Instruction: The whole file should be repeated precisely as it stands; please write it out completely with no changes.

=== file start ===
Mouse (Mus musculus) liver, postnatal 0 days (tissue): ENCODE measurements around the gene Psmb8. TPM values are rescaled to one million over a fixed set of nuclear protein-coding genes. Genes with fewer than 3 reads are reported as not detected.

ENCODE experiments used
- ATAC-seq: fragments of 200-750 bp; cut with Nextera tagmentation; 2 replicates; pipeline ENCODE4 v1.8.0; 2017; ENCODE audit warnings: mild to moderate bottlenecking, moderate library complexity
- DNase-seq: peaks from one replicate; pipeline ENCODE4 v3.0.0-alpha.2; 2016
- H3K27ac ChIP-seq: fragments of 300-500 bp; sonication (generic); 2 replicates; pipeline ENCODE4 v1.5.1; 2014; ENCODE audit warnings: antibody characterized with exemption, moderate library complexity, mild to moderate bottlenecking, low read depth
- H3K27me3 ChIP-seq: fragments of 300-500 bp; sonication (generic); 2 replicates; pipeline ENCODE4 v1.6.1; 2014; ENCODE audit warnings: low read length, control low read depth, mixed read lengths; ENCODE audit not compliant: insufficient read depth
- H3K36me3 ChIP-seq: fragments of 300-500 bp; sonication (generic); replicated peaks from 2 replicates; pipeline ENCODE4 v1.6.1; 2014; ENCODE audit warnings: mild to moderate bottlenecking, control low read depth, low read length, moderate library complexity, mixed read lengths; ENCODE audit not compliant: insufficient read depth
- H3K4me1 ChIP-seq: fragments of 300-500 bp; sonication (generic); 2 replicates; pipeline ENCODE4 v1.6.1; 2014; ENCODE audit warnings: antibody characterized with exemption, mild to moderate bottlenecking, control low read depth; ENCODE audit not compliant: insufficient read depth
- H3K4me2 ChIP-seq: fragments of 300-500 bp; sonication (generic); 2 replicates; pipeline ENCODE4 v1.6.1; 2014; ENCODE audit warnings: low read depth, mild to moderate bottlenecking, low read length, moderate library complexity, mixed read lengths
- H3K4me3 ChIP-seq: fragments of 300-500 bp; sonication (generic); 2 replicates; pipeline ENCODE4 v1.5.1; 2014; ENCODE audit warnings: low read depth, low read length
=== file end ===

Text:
Mouse (Mus musculus) liver, postnatal 0 days (tissue): ENCODE measurements around the gene Psmb8. TPM values are rescaled to one million over a fixed set of nuclear protein-coding genes. Genes with fewer than 3 reads are reported as not detected.

ENCODE experiments used
- ATAC-seq: fragments of 200-750 bp; cut with Nextera tagmentation; 2 replicates; pipeline ENCODE4 v1.8.0; 2017; ENCODE audit warnings: mild to moderate bottlenecking, moderate library complexity
- DNase-seq: peaks from one replicate; pipeline ENCODE4 v3.0.0-alpha.2; 2016
- H3K27ac ChIP-seq: fragments of 300-500 bp; sonication (generic); 2 replicates; pipeline ENCODE4 v1.5.1; 2014; ENCODE audit warnings: antibody characterized with exemption, moderate library complexity, mild to moderate bottlenecking, low read depth
- H3K27me3 ChIP-seq: fragments of 300-500 bp; sonication (generic); 2 replicates; pipeline ENCODE4 v1.6.1; 2014; ENCODE audit warnings: low read length, control low read depth, mixed read lengths; ENCODE audit not compliant: insufficient read depth
- H3K36me3 ChIP-seq: fragments of 300-500 bp; sonication (generic); replicated peaks from 2 replicates; pipeline ENCODE4 v1.6.1; 2014; ENCODE audit warnings: mild to moderate bottlenecking, control low read depth, low read length, moderate library complexity, mixed read lengths; ENCODE audit not compliant: insufficient read depth
- H3K4me1 ChIP-seq: fragments of 300-500 bp; sonication (generic); 2 replicates; pipeline ENCODE4 v1.6.1; 2014; ENCODE audit warnings: antibody characterized with exemption, mild to moderate bottlenecking, control low read depth; ENCODE audit not compliant: insufficient read depth
- H3K4me2 ChIP-seq: fragments of 300-500 bp; sonication (generic); 2 replicates; pipeline ENCODE4 v1.6.1; 2014; ENCODE audit warnings: low read depth, mild to moderate bottlenecking, low read length, moderate library complexity, mixed read lengths
- H3K4me3 ChIP-seq: fragments of 300-500 bp; sonication (generic); 2 replicates; pipeline ENCODE4 v1.5.1; 2014; ENCODE audit warnings: low read depth, low read length